The Board will evaluate and recommend funding the proposals as appropriate. GSA, in coordination with OMB, will approve the terms of repayment. Repayment may not exceed five years unless approved by OMB. These process updates recognize the need to accelerate the project proposal process while continuing to enable a rigorous Board review.

Reimbursement schedule:

To ensure agencies make repayments to the TMF in a timely manner, the first reimbursement should take place no more than 12 months after the date of an incremental transfer, or six months after completion of the project, whichever is less. Reimbursement amounts should generally be spread proportionately across the reimbursement period and may not be disproportionately back-loaded to later years. Reimbursements are expected to be repaid within 5 years of the initial transfer.1

Agencies may submit for Board consideration projects requiring repayment terms exceeding five years. For such projects that receive a conditional Board recommendation, the GSA Administrator must submit the relevant written agreement between the agency and the Administrator of General Services to the Director of OMB for approval prior to any final funding recommendation by the Board.

Incremental transfers from the TMF may be covered by the same underlying written agreement but each incremental transfer will be treated separately for reimbursement schedule purposes. A reimbursement amount is based on amounts actually transferred, not the total amount committed by the Board. It is anticipated that TMF funding should be committed on a project for no more than two years from the initial incremental transfer of funding; incremental transfers should not be disproportionately back-loaded toward the end of this two-year maximum.

While the Modernizing Government Technology (MGT) Act authorizes incremental transfers of TMF funding, agencies must continue to comply with the recording statute and bona fide needs rule for TMF-funded projects, and so, agencies may not incrementally fund non-severable services contracts using transferred TMF funding unless they have legal authority to do so.

OMB Resource Management Office review:

Prior to final consideration by the Board, a proposed commitment of TMF funds must be submitted for preliminary OMB Resource Management Office (RMO) review, including the reimbursement plan. With GSA facilitation, the requesting agency must demonstrate their anticipated ability to fully reimburse or make partial reimbursement from within base resources (subject to the availability of out-year appropriations), including the Treasury account number(s) from which reimbursement will be derived, the planned reimbursement schedule and amount, specific identification of offsets or reductions to base resources as applicable, and planned out-year budget impacts. All reimbursements must be incorporated into the base of out-year budget submissions. Agencies may not plan to repay the TMF by requesting a topline increase in agency funding.

In addition to RMO consultation on all projects that go before the Board for final consideration, GSA and the receiving agency must obtain RMO concurrence before the execution of any funds transfer. Following OMB concurrence, GSA must bring any changes in the project plan or schedule to OMB’s attention at least 15 calendar days before a planned transfer. From that point forward, consistent with appropriations law, any material changes to the reimbursement terms must be reviewed by the RMO.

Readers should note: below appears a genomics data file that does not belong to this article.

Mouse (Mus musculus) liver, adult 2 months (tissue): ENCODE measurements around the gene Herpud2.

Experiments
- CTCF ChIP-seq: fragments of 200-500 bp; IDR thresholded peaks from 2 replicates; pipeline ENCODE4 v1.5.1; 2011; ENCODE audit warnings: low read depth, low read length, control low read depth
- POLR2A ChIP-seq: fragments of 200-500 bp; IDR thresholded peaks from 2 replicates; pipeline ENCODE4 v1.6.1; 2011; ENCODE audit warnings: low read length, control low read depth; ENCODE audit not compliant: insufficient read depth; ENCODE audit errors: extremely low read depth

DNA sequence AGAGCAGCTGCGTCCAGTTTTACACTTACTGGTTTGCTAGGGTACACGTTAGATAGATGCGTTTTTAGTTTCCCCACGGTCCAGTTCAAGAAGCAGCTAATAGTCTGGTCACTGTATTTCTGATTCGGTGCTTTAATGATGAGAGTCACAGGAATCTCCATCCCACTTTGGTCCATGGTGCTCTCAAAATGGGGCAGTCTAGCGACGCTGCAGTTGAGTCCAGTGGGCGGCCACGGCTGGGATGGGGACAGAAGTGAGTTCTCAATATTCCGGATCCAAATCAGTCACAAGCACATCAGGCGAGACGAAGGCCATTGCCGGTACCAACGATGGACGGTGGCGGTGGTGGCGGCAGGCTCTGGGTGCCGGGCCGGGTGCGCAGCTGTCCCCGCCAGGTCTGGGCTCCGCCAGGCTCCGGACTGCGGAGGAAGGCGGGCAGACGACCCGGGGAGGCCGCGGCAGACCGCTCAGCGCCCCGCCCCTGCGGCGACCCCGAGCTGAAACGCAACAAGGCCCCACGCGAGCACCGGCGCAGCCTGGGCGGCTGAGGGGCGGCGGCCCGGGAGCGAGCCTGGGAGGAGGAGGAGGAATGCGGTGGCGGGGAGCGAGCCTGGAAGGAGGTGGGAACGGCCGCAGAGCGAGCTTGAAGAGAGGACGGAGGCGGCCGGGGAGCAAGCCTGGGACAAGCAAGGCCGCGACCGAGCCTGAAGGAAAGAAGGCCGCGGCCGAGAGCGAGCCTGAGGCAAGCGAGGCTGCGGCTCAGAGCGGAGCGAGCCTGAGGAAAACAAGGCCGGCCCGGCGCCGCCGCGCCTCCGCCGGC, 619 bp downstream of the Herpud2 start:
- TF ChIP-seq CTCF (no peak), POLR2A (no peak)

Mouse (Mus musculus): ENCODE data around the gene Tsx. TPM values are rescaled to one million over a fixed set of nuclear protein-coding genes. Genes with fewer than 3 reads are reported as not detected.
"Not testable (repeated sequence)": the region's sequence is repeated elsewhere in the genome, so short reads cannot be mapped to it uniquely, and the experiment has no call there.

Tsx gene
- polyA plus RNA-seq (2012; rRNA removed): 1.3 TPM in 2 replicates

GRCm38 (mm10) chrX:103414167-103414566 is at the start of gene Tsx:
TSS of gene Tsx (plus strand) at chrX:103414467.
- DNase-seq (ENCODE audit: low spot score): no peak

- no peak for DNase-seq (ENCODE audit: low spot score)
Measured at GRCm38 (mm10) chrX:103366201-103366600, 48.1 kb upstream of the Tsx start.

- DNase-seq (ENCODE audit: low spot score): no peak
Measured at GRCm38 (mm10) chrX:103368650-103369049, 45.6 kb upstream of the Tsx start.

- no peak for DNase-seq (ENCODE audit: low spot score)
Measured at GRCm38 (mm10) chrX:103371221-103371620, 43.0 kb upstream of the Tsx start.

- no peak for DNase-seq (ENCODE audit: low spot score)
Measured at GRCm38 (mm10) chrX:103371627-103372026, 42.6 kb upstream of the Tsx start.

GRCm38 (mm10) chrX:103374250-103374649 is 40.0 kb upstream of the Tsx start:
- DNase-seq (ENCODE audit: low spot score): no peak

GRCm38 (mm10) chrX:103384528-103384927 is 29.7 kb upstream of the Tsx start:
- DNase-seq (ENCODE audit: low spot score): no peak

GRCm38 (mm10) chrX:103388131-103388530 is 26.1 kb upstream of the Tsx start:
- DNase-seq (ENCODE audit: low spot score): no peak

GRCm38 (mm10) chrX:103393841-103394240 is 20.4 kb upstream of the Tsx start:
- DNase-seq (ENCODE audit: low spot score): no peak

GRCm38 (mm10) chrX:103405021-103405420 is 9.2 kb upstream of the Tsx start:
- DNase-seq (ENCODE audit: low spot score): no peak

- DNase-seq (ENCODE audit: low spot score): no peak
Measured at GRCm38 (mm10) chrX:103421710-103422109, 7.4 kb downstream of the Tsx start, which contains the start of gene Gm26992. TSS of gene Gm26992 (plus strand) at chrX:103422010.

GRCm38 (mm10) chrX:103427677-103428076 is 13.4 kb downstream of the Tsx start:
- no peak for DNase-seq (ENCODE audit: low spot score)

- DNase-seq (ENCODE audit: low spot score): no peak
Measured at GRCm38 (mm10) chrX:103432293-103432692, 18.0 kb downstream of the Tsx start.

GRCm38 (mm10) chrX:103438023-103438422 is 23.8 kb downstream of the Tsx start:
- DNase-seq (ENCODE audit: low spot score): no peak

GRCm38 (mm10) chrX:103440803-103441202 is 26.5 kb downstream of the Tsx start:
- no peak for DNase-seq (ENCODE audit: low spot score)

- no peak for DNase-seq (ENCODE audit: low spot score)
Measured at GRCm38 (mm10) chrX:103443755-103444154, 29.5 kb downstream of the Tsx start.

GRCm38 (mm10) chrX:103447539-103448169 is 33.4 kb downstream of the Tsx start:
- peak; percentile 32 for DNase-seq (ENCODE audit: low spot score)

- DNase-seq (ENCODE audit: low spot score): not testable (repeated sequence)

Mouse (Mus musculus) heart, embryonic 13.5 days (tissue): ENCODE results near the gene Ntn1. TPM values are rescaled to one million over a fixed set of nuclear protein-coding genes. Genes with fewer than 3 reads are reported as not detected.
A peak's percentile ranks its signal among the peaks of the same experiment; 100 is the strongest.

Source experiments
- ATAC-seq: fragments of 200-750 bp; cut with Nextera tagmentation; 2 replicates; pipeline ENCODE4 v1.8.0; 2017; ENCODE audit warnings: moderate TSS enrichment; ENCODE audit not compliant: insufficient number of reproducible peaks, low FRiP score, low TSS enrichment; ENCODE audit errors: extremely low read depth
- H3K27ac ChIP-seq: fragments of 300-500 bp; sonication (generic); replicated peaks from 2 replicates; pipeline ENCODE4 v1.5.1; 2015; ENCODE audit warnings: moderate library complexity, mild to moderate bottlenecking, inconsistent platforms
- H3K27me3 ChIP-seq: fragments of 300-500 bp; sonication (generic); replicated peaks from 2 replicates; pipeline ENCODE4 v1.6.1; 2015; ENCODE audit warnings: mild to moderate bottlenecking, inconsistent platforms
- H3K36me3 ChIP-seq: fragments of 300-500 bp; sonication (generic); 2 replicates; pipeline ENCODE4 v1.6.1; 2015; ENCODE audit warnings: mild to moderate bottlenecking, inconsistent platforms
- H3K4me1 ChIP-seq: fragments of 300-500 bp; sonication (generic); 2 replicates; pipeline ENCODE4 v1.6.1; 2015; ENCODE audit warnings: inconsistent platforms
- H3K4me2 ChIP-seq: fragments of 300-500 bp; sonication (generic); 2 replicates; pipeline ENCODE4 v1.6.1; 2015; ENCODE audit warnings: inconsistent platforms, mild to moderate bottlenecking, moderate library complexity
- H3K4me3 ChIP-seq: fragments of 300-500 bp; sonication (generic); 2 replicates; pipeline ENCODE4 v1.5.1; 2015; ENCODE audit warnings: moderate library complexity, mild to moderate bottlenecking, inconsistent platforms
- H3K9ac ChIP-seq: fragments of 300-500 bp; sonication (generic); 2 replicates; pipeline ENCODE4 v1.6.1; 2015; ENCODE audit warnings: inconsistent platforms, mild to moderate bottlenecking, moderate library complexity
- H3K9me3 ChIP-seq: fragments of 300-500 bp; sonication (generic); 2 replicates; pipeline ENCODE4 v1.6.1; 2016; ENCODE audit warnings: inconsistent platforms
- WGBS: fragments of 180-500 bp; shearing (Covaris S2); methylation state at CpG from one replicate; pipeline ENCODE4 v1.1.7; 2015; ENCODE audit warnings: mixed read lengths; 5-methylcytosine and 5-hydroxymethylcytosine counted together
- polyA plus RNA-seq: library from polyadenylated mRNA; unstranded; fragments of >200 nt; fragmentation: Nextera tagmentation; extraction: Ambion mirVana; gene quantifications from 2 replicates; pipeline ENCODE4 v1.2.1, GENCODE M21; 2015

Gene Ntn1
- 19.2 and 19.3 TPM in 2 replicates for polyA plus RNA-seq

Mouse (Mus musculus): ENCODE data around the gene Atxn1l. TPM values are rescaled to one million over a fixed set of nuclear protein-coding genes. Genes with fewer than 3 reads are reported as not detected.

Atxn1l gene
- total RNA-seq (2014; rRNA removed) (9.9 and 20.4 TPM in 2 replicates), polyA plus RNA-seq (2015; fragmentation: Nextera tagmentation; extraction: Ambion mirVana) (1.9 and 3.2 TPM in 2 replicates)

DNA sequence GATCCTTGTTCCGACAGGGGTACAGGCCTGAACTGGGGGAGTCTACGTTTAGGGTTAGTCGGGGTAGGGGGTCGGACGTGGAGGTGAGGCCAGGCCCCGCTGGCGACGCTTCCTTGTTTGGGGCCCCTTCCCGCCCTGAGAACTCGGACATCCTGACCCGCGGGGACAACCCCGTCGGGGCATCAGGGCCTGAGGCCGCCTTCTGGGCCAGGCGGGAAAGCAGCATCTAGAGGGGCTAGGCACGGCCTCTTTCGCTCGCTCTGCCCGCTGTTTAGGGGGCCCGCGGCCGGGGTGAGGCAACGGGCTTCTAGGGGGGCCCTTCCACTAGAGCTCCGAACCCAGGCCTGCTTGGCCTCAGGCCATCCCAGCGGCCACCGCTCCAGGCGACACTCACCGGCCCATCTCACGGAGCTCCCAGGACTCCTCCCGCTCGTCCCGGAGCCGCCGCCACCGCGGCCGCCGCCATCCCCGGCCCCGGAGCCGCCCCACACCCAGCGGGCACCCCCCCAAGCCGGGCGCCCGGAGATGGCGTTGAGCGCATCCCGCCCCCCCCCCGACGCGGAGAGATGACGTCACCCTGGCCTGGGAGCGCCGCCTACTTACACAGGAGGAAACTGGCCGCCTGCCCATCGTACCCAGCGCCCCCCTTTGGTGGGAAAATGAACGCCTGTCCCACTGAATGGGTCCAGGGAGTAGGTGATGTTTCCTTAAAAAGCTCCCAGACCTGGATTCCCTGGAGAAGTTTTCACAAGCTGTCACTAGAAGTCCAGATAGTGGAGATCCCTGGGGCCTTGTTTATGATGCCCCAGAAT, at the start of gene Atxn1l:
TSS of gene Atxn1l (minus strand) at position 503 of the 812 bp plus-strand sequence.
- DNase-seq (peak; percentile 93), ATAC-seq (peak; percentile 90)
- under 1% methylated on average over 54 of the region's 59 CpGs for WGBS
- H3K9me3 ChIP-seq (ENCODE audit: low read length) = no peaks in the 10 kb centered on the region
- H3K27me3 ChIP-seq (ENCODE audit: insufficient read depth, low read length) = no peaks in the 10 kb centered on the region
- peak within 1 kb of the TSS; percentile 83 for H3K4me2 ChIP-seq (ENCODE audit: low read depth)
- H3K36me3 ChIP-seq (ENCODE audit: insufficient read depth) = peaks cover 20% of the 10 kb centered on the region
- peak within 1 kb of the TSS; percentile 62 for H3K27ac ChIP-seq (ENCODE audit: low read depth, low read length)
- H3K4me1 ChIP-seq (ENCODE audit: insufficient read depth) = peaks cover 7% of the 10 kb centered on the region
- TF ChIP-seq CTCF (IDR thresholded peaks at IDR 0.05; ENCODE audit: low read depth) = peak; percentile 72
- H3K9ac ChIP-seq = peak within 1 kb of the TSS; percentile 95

Project proposals must include a reliable estimate of project-related costs and any cost savings or avoidance relative to pre-modernization activities using the standard templates provided.2 Project teams should follow their Agency’s implementation of OMB Circular A-11 with regards to cost estimating, and OMB Circular A-131 with regards to value engineering. Estimates must undergo appropriate due diligence and concurrence from the agency CFO Office prior to submission to the Board and consultation with OMB RMOs. GSA can provide assistance with completing the standard templates.

Consistent with the OMB Circular No. A-11, Capital Programming Guide, credible cost estimates are vital for sound management decision making and for any program or project to succeed. Early emphasis on cost-estimating during the planning phase is critical to successful life cycle management of a program or project. As requirements and approaches vary based on the Agency’s mission, agencies must develop a cost estimating capability—collecting, managing, and sharing cost data that best meets their mission needs. Consistent with OMB Circular A-131, the term “cost savings” refers to “a reduction in actual expenditures below the projected level of costs to achieve a specific objective,” and the term “cost avoidance” refers to “an action taken in the immediate time frame that will decrease costs in the future.”

Reimbursement for common platforms:

An agency with its own appropriate reimbursable authorities (not provided by the MGT Act) may request TMF funding to become a “managing partner”. A managing partner is an agency that acts as a centralized shared service provider, receiving TMF funds to host a common solution for which the managing partner charges a fee-for-service to participating agencies. The TMF written agreement will be between GSA and the managing partner, not between GSA and the partner agencies. The managing partner will handle collections of fee-for-service amounts under their own authorities and through separate agreements with partner agencies. The managing partner will be responsible for TMF reimbursement subject to the agreed upon terms regardless of payments made under separate agreements.